The citadel is unveiled by:
- reconstructing the few segments touched in the ‘70s
- levelling the microprotuberances on the slopes
- cleaning the slopes of low and medium vegetation in order to reveal a sharp military slope with neatly trimmed grass and the occasional trees that allow clear views under their high canopies
- defining a sober plateau inside the fortification, a shared space platform, able to host a variety of functions and
- defining the top: guard’s walk pathway on top of the fortification
The parachute tower is staged by the development immediately outside its parcel of an activities device – a system of very light porticos – able of hosting several functions that serve the park areas around the tower. When the gates of the parcel are open this activities device creates a new centrality around the tower, linking the entire park.
The traces of the troglodyte caves become part of one of the thematic routes through the park.
THE ECOLOGICAL NATURE OF THE HILL
The park is at the crossing point of two ecosystems: the Somes river corridor on the one hand and the forested ridge of the northern hills on the other hand. The traces of a structural biodiversity reveal a layered system, ranging form the lower wetlands, through the productive southern slopes, further through the upper meadows and the special rocky strata, reaching eventually the upper woodlands.
By reinforcing this latent landscape structure the hill becomes part of two metropolitan parks, connecting not only plant and animal life, but also the neighborhoods around it.
RESILIENCE BY DESIGN
Going one step further than fighting the (landslide) risk in a reactive and hyper engineered manner, the holistic approach of this project addresses the issue from the ground up: working with nature, rather than against it.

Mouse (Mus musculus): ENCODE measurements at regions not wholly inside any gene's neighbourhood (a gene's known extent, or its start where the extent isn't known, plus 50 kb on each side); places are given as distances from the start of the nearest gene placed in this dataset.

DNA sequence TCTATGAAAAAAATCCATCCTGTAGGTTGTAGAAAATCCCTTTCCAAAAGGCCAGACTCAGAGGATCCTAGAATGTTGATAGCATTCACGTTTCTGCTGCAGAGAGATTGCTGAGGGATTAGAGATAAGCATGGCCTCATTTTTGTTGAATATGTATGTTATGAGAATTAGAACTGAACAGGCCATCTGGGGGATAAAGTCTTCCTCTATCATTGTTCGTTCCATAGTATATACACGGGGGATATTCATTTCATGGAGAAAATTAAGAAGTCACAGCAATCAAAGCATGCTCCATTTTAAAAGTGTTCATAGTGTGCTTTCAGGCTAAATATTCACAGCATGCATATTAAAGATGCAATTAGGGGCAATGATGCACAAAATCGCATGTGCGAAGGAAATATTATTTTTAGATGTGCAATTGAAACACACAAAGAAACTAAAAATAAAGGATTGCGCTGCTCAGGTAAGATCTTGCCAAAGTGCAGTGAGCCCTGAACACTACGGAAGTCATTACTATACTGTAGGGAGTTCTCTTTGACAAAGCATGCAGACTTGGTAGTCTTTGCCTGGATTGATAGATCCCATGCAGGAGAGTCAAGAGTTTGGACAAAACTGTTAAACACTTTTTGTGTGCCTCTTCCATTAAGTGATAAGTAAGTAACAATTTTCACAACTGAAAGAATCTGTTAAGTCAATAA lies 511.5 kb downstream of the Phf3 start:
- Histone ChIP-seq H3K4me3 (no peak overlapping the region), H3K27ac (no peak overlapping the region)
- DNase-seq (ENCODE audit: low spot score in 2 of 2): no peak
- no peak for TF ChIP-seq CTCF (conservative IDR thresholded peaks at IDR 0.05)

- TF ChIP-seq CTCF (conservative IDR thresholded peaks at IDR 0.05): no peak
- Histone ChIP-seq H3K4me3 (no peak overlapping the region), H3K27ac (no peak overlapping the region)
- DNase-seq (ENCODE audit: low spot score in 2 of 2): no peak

Understanding, protecting and enhancing natural/ geological phenomena
A look back at the local history of human interventions with impact on the stability of the hill revels that seasons with extreme storm surges correlate with landslides on the hill (1970, 1999 and 2010) and
in the context of climate change such events will become increasingly frequent.
A series of retention, drainage and stability measures are designed in complement to address this pressing issue.
- on the uppel level – the plateau – retention is key. New water bodies, but also a selection of appropriate vegetation hold the water and discharge it slower downhill, functioning as a crucial upstream buffer in case of storm-surge.
- at the foot the permeable rocky strata a large drainage collects the water that reaches nontheless this level, in order to channel it below the impervious clay strata, eliminating thus the risk of topsoil erosion
- furthermore, this topsoil on the impervious strata is planted with water retaining plans
- at the foot of the hill, rain gardens are put in place to buffer one last time the rainwater before discharging the eventual leftover quantity into the river
The park thus becomes an embedded component of the hydrological system of the river Someş
AN INTEGRATED ECOSYSTEM
The unveiled and reinforced natures of the landscape become one integrated ecosystem of symbiotic logics: the true nature of the Cetătuia Hill.